There’s A Big Difference Between ‘H.R.’ And ‘High Performance’ Happiness At Work
Whether it’s perks like free food and awesome campuses, or data-based efforts to figure out what makes employees tick, there’s an increasing focus on making employees happier at work, hoping that it will pay dividends in terms of productivity and cooperation.
According to Cliff Oxford, the founder of the Oxford Center For Entrepreneurs, most of the talk about employee happiness is entirely off base.
In a New York Times blog post, he argues that there’s an extremely important distinction between “H.R. Happy” and “High Performance Happy.” Most companies are obsessed with “H.R. Happy,” when true success comes from the latter.
“H.R. Happy” is defined by friendly bosses, the occasional conversation about hobbies outside of work, the occasional birthday party, and maybe even the ability to take the dog to the office.
High Performance Happy, Oxford writes, “is an attitude with a skill set that says we are on a mission that is bigger than any one of us. We find our happiness in being on a world-class team that is making a difference.” It’s about giving people plenty of responsibility, and realizing that nothing makes people happier than delivering on that trust.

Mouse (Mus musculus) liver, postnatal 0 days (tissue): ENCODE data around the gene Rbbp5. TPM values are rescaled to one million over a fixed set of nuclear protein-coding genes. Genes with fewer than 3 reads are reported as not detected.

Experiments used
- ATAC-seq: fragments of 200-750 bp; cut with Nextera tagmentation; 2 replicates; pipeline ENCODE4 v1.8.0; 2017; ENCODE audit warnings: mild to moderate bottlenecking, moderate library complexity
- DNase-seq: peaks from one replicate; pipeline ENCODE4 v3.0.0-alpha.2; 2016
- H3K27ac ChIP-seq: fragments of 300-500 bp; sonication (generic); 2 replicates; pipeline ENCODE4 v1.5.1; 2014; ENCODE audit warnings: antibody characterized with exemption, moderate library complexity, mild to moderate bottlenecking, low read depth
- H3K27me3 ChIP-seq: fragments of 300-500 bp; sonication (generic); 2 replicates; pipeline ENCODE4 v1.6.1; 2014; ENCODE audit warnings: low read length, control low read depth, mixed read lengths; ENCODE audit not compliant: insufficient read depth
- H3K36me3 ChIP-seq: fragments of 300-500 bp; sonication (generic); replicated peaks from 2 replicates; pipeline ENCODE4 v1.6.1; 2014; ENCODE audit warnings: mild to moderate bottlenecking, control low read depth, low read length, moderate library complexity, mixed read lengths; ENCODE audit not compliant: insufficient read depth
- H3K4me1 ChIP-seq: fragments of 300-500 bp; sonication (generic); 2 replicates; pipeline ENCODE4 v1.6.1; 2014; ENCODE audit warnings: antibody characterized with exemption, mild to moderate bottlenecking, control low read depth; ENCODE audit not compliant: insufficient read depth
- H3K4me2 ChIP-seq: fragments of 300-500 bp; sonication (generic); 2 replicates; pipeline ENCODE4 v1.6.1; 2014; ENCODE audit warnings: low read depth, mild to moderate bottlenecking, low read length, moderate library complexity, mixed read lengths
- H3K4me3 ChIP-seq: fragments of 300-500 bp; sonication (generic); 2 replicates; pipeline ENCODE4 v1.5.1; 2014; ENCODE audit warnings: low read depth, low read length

Oxford makes a very important point. Obviously, a pleasant work environment and good relationships mean a lot. But no amount of perks will matter if you don’t have great people doing something they believe in and care about.
That kind of culture takes a great deal of work, mostly in hiring the right people and making sure that they’re open and candid with one another. One of the most consistent things that people find when they look at the data on success is that the top performers are the ones who learn rapidly on the job and thrive in undefined situations.
Finding those people can be difficult, but it’s worth the effort. Relying on perks to produce happiness and productivity is using a small lever, and gets a small effect. Ideas, responsibility, and growth are much bigger motivators.
Image credit: Mass Communication Specialist 3rd Class Daniel A. Barker/Wikimedia Commons